• Keith J. Varadi’s Top 5 Exhibitions of 2013

    Date posted: January 13, 2014 Author: mauri
    Carol Bove, Peel’s Foe, not a set animal, laminates a tone of sleep (2013). Brass and concrete. Image courtesy of Maccarone.
    Carol Bove, Peel’s Foe, not a set animal, laminates a tone of sleep (2013). Brass and concrete. Image courtesy of Maccarone.

    Keith J. Varadi is an artist, writer, and curator currently based in Los Angeles. He is a co-founder and member of the collective, Picture Menu. Here are his selections for the best shows of 2013: 

    1. Larry Bamburg, BurlsHoovesandShells at Simone Subal Gallery, New York
    Jerry-rigged ecosystems, towers constructed from bones and gold, and artificial earth compositions made for, hands down, one of the most profoundly perplexing shows in recent memory (at one of the most consistently superb galleries in New York).

    2. Carol Bove, RA, or Why is an orange like a bell? at Maccarone, New York
    Nobody combines smart and sexy better than Ms. Bove, and this is arguably her smartest and sexiest affair yet, continuing on with her rigorously researched explorations into ascetic aesthetics.

    3. Elizabeth Jaeger, Music Stand at Eli Ping, New York
    A nude woman with a devilishly delightful look on her face, straddling a suited man with her hand caught mid-caress on his face, provided a subtle subversion of power in the intimate Lower East Side basement gallery this past summer; oh, and there was a saxophonist playing every Sunday afternoon during its run.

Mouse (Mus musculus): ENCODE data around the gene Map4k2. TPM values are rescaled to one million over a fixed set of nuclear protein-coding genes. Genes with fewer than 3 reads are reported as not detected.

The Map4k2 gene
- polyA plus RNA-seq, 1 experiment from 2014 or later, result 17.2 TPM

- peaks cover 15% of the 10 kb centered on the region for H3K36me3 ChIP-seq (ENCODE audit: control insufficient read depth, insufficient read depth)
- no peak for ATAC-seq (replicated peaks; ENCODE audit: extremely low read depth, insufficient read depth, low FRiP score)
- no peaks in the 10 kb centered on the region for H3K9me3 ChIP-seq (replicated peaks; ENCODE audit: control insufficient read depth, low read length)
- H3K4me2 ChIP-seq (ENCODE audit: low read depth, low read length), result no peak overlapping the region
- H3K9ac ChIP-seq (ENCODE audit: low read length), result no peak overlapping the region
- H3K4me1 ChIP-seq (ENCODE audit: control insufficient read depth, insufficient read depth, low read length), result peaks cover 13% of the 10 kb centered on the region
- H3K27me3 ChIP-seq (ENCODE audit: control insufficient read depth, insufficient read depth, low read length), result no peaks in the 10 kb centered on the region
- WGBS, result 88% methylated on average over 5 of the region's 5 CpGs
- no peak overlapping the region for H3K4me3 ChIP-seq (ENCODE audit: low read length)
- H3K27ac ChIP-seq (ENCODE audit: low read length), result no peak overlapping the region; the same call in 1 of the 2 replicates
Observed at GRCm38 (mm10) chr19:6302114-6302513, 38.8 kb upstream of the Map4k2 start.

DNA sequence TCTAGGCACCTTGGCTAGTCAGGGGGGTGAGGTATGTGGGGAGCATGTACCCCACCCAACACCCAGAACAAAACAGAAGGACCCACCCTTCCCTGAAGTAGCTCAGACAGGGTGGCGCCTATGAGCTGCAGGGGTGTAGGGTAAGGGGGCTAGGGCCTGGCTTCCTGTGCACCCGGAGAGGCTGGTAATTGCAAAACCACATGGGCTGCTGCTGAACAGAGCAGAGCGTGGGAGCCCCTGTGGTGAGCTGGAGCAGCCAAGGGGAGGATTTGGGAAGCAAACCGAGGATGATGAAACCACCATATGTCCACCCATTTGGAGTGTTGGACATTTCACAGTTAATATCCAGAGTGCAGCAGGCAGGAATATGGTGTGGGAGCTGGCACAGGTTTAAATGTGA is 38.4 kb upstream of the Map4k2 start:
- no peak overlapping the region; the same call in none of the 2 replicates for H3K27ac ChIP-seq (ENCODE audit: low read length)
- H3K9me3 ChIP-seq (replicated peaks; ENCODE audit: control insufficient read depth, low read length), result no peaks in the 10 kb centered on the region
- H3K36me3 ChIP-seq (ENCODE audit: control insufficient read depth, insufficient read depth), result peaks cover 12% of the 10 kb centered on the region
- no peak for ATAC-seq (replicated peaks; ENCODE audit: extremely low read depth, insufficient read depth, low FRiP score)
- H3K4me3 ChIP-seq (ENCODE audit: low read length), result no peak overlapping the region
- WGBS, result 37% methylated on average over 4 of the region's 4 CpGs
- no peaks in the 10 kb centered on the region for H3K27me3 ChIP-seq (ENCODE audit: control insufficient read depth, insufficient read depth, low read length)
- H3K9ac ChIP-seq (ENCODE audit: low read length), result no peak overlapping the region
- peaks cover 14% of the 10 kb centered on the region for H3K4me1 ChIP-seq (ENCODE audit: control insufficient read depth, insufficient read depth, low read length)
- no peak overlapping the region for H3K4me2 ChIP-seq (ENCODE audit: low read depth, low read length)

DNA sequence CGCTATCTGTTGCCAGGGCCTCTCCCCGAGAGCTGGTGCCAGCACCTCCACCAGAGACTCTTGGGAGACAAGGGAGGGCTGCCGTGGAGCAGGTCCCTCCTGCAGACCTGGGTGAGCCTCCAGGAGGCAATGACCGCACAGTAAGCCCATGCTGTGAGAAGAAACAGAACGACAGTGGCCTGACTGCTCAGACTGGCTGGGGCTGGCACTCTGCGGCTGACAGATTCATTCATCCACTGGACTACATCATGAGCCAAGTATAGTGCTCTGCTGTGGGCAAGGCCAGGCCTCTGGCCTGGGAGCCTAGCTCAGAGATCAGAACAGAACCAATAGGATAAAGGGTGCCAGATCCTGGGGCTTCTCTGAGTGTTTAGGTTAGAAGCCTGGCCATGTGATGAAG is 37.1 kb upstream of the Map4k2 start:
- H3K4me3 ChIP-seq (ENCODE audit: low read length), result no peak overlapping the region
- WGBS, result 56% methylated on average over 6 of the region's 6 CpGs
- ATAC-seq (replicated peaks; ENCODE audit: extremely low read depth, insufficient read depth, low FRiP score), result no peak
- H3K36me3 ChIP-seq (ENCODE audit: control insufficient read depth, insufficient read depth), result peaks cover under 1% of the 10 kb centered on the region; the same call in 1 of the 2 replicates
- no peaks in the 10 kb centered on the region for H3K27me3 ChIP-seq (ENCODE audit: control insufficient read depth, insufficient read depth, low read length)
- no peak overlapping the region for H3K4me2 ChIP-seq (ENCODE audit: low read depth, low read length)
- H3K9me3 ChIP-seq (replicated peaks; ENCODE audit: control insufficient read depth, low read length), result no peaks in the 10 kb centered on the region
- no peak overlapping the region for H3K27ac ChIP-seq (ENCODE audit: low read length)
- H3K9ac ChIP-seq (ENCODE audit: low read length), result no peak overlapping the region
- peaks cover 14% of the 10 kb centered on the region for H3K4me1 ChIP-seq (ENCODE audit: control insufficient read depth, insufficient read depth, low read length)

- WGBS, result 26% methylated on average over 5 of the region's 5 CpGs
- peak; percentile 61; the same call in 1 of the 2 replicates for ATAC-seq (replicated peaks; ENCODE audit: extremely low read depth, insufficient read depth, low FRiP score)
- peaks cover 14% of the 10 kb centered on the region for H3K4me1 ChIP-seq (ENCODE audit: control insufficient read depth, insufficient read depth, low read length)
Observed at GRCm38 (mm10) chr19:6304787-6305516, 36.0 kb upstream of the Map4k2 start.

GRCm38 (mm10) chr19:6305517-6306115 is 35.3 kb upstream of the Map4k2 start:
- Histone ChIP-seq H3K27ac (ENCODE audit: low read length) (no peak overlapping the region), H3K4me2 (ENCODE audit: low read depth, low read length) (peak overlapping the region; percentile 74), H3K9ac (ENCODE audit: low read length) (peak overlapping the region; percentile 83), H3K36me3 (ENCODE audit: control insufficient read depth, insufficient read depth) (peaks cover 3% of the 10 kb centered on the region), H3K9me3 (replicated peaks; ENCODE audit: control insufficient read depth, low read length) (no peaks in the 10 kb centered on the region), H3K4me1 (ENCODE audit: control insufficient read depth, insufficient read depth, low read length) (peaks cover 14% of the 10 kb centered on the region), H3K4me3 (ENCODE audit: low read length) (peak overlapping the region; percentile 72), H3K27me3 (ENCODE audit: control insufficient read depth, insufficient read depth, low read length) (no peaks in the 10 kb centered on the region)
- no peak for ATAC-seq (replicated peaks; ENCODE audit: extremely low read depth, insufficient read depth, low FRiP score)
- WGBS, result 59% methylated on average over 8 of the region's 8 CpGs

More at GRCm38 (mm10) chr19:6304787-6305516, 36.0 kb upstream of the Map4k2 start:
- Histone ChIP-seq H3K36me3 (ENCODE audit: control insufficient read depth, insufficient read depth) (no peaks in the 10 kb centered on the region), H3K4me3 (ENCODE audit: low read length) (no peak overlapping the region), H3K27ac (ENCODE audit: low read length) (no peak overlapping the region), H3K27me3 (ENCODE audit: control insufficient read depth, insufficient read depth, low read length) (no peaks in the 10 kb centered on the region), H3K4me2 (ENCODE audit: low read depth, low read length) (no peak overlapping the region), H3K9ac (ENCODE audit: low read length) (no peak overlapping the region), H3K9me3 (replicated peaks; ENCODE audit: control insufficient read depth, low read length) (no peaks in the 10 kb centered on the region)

4. Jamian Juliano-Villani, Me, Myself, and Jah at Rawson Projects, New York
    After creating substantial buzz at this past spring’s otherwise generally confused NADA fair in New York, this little firecracker could be seen everywhere throughout the boroughs and on the Internet, and this Brooklyn gallery made a wise move by opening the fall season with her, as she is rapidly asserting herself as a demented voice to be reckoned with.

    5. Paul McCarthy: White Snow at The Park Avenue Armory, New York
    Rarely has commentary been so abundant amidst a viewer’s navigation throughout an exhibition—comments of amusement and disgust echoed within the Upper East Side’s cavernous space—and for good reason; this modern pop-fused Bacchanalia completely transformed the public’s idea of what an art show truly can be.

    See top 5’s from other NY Arts contributors here.

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